This year must have been a bumper crop for pumpkins, because they were fairly inexpensive. $2 - $6 each, even for the big ones. We buy them at Walmart for the best price.
Here's the creation I came up with...
This only took about 30 minutes to put together...
Here are the things I used.
- 3 pumpkins in graduated sizes. You can stack more, but you will need a stronger stick
- plant pot, wooden crate or some sort of base/holder
- dowel, pvc pipe, old curtain rod or anything to poke inside the pumpkins for support
- screwdriver, ice pick or drill to make the holes in the pumpkins
- fall decorations as filler. I bought the artificial fall garland at Joann Fabric 50% off. I also used raffia that I already had. You can just use things from your yard too.
I placed something inside the plant pot to support the largest pumpkin. I also learned later that you may need to add some rocks in there to weigh down the pot!
Take the largest pumpkin and break off the stem.
I've come to the conclusion that when you don't want the stem to break off, it snaps in a second. If you want it off, you need to take a hammer to it.
Take drill or ice pick and poke a hole in or near the center. If I used my drill I could have drilled directly in the center, but I was too lazy to go in and get it!
Insert the dowel or pvc pipe.
If you need more support for your tower, you could poke a hole on the bottom of the large pumpkin and let the stick go into the rocks in the pot.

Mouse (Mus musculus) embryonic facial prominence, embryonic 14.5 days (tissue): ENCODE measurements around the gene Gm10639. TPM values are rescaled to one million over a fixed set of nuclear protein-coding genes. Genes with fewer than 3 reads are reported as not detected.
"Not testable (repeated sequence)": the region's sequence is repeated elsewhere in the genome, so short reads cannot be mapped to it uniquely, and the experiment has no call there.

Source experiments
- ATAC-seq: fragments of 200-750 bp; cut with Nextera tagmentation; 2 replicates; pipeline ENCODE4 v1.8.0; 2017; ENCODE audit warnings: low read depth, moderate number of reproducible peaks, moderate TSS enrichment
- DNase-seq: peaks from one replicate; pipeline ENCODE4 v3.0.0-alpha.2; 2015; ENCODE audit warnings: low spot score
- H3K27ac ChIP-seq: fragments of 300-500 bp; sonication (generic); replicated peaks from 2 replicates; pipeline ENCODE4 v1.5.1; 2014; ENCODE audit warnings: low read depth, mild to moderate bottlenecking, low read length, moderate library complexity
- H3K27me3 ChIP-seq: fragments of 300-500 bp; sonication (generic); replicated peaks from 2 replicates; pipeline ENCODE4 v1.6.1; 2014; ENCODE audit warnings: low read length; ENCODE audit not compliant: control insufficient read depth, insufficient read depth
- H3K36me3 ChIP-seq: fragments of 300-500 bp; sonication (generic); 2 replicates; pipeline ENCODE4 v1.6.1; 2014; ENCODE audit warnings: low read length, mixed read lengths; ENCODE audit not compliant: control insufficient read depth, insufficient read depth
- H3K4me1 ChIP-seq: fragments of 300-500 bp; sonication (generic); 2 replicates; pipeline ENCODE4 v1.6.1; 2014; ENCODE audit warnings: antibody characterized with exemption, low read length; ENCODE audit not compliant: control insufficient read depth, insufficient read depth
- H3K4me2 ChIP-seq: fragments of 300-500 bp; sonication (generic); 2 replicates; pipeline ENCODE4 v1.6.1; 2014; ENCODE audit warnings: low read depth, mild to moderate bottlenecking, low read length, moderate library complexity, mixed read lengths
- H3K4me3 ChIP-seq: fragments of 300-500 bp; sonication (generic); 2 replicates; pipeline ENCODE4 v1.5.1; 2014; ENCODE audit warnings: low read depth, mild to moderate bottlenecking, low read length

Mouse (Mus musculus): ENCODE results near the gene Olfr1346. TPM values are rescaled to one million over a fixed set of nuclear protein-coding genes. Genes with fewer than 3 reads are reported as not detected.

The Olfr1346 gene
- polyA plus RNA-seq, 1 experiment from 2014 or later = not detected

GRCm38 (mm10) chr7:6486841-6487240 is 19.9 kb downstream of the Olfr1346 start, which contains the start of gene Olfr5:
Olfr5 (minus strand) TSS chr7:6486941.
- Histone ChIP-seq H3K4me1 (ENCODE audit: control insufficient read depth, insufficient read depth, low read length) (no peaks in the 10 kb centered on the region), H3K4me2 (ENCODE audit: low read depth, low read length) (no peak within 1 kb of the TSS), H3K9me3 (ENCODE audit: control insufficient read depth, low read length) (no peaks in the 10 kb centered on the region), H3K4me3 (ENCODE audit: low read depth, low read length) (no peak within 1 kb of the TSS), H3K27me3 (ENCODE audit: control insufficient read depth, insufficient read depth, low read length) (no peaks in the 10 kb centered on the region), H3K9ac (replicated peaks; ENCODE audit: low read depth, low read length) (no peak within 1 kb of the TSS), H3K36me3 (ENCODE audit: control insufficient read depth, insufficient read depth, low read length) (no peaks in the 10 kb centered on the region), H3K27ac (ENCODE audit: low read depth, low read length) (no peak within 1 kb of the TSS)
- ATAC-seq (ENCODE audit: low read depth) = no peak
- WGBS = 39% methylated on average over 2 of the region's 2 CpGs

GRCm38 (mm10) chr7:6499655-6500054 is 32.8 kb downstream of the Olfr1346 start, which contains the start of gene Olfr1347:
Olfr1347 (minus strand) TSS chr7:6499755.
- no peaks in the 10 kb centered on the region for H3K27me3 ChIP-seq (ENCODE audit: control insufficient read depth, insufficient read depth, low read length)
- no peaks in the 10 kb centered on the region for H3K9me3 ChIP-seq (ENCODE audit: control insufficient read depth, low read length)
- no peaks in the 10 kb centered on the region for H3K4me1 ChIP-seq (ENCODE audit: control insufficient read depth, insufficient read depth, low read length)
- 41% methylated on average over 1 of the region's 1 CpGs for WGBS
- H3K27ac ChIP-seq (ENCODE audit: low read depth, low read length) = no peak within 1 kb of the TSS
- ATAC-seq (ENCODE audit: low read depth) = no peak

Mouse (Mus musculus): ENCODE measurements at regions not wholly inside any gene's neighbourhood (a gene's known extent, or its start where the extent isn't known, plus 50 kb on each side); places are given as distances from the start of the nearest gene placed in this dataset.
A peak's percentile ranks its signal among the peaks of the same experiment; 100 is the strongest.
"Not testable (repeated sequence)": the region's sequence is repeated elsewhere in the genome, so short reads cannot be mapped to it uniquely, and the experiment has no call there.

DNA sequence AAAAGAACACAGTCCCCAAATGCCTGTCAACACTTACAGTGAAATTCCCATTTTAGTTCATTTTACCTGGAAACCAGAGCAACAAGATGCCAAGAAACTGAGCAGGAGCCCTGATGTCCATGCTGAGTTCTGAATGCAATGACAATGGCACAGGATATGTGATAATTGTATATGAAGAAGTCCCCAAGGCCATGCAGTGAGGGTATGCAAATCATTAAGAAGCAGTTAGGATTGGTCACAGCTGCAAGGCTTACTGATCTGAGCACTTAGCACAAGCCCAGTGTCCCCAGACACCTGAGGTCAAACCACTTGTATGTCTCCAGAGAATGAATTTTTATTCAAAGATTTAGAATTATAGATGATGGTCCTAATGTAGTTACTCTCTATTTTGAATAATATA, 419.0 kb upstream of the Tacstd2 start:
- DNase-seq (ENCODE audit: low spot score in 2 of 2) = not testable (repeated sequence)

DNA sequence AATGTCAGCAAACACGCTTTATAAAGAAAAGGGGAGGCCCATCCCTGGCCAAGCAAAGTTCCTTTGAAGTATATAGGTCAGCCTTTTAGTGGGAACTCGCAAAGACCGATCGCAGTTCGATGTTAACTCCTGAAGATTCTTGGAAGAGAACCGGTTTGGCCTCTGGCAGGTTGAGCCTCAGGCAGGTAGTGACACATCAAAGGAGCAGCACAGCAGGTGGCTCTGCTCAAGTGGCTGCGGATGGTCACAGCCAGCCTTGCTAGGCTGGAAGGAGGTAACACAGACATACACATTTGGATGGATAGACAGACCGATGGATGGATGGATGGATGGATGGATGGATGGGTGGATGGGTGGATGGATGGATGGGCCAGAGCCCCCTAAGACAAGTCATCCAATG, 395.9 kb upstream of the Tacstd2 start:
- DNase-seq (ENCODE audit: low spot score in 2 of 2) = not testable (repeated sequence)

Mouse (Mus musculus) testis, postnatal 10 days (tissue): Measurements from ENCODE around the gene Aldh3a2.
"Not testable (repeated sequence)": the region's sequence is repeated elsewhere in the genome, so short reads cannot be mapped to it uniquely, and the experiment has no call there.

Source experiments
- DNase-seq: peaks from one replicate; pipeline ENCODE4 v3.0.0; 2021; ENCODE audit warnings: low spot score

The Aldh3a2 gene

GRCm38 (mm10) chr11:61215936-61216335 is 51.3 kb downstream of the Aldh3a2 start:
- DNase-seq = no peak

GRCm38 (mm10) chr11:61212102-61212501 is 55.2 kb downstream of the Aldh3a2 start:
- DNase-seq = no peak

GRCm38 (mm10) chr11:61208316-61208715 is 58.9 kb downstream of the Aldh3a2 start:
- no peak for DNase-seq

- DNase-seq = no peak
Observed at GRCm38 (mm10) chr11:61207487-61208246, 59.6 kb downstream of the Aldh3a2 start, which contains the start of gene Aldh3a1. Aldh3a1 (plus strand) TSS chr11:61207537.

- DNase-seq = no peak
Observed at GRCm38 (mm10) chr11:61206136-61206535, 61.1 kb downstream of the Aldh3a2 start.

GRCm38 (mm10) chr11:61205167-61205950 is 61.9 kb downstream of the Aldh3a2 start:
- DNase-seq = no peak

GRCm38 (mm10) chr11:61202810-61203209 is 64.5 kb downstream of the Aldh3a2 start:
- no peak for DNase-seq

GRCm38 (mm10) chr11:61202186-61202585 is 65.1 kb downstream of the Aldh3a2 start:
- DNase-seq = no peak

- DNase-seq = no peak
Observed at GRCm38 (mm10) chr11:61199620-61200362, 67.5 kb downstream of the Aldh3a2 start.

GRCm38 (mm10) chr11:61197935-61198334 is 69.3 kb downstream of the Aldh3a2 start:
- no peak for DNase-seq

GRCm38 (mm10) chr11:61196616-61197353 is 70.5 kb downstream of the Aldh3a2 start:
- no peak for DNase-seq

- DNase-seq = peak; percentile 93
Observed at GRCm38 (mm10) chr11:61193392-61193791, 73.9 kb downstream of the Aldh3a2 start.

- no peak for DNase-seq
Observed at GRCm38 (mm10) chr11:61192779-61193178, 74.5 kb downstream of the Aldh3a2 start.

Next, take the medium pumpkin...
and poke a hole in the bottom.
Insert it onto the dowel and look at how it will land on the large pumpkin and "eye" where the top hole will be.
It will be close to the center, but all pumpkins aren't perfectly round. Mine had a flat back, so I had to adjust.
Now take your smallest pumpkin and measure where the stick will end inside and cut off the extra stick.
(note to self...no more pictures including my "man hands". What the heck. They don't look like that in person. The camera must add 10 pounds to my hands! Lol)
Poke a hole in the bottom of the little one and slide it on to the dowel. Looks cute all wonky, but needs some filler!
I added some raffia to each intersection.
I also cut the fall garland into 3 pieces...small, medium and large lengths
I used floral "U" shaped picks to secure them. You could also use tacks or just nail them in.
Tap them in to hold all the parts and stems of the garland.
All finished and just in time before the sun was setting.
Total cost was $15.00...$11.00 for the pumpkins and $4.00 for the discounted garland. The rest I already had. It would be cheaper if I used natural foliage from the yard.
This tutorial was just the process of the "how to". You can change it up with things you have around your house or in your yard.
If I had bitter sweet growing in my yard, I would have used that. I love the look of bitter sweet. You can even use leaves that have fallen to tuck in between the layers.
Have a safe and Happy Halloween!!